This is the third time that I have written about Scramble. All the way back in 2012, I wrote about Bob DeCrescenzo’s 7800 version and, then, just a couple weeks ago, I wrote about John Champeau’s 2600 version. Imagine my surprise when I found out that a 5200 version had recently been developed. To save you having to look up my previous blogs, here is my info on the arcade version:
‘Scramble is a video game developed by Konami in 1981 and distributed in the United States by Stern. It is a side scrolling ‘shoot ‘em up’ with outstanding graphics and game play. In Scramble, you control an aircraft with the goal of getting as far into the Scramble system as possible. In addition to controlling the movements of the aircraft, you must also use your guns and bombs to destroy rockets, UFO’s, and fuel tanks. You must keep an eye on your own fuel and destroy a fuel tank to increase your fuel level.
In Scramble the terrain is constantly changing, and you must fight your way through six stages:
- Stage 1: Launching rockets
- Stage 2: UFO’s
- Stage 3: Meteors
- Stage 4: Launching rockets from tall buildings
- Stage 5: Mazes
- Stage 6: Base
The Scramble arcade units were powered by two Z80 CPU’s and two AY-3-8910 sound generators. It was ported to the Commodore 64, Vic 20, and Vectrex, but not to any Atari systems. Scramble was succeeded by ‘Super Cobra’ which was ported to the Atari 2600, 5200, and 8-bit systems.’
Thanks to Paul Lay, it is now possible to play Scramble on the Atari 5200. At this stage, you can download it to play on a 5200 emulator or on real hardware via an Atarimax cart.
Paul had worked on the graphics for Scramble a while back but didn’t really get started on programming it until the beginning of this year. For the most part Paul worked on it, quietly, by himself, but, then, Harvey Kong Tin (long time Atari graphics artist) pitched in and helped with the graphics.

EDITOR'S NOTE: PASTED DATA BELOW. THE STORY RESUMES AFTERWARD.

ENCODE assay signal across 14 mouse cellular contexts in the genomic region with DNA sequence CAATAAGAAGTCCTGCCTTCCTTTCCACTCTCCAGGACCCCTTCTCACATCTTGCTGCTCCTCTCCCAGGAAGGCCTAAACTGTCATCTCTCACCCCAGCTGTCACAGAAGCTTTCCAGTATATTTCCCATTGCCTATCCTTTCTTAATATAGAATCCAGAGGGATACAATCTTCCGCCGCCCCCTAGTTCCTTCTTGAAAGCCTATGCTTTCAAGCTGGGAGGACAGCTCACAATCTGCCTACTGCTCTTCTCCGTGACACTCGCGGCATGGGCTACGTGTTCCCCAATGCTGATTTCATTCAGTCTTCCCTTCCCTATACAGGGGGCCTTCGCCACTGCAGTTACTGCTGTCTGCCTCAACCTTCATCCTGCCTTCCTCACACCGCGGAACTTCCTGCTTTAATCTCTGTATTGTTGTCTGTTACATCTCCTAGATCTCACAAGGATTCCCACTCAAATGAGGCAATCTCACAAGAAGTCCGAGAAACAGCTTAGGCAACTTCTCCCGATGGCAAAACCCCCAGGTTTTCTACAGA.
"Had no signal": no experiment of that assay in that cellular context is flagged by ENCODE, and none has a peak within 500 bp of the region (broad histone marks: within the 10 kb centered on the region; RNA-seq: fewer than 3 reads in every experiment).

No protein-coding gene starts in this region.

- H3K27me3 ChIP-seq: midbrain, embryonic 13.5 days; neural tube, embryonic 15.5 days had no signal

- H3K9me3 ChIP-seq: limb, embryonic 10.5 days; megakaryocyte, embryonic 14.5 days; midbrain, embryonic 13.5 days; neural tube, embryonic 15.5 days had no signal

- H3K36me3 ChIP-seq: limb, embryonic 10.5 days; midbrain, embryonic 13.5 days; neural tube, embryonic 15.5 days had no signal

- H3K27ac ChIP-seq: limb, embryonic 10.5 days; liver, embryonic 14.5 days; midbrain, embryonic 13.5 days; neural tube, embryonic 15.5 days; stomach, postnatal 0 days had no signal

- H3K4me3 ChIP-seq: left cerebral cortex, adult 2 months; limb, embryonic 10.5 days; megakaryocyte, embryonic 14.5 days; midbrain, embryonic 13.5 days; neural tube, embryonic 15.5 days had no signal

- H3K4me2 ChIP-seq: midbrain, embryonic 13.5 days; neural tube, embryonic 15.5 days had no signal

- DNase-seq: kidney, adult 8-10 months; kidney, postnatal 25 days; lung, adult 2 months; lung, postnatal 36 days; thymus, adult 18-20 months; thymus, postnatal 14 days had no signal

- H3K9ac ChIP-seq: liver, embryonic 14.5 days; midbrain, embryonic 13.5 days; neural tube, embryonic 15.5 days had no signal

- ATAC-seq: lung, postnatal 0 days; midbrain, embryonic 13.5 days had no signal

Paul’s Scramble 5200 is extremely well done, plays like the arcade, and includes all six arcade levels. Paul takes advantage of the 5200’s keyboard controller to allow several options as follows:
- Difficulty (normal or easy)
- Tunnels (wide or narrow)
- Ship size (normal or small)
- Rockets (normal or fast)
- Auto Fire (off, fast, or slow)
- Trigger 1 (missiles or both)
- Lives (3, 4, or 5)
- Scroll (normal or fast)
One area where Paul’s Scramble shines is with the sound. Unlike TIA sound on 2600 and 7800, Scramble for the 5200 takes advantage of the 5200’s pokey chip. The Defender inspired ship explosions do differ from the arcade version, but are a blast (pun intended)! Also, the stage and score are at the bottom of the screen versus the top in the arcade version.
Scramble 5200 is addictive and takes a lot of practice. I have played for hours and have only made it to level 6 once. The game options, that Paul has programmed in, make it easy to get started and work your way up in difficulty.
Scramble 5200 would have been a massive hit back in the day and would have helped the 5200 live up to its billing as the ‘Super System’. Scramble for the 2600 and 7800 systems are awesome, must have games for those systems, but Scramble 5200 is as close to the arcade as you are going to get, unless you go and buy yourself an authentic arcade unit.
Let’s hope Paul authorizes a cart/manual/box release for Scramble 5200. Not only do I highly recommend this game, I want to be the first in line to order a copy!!!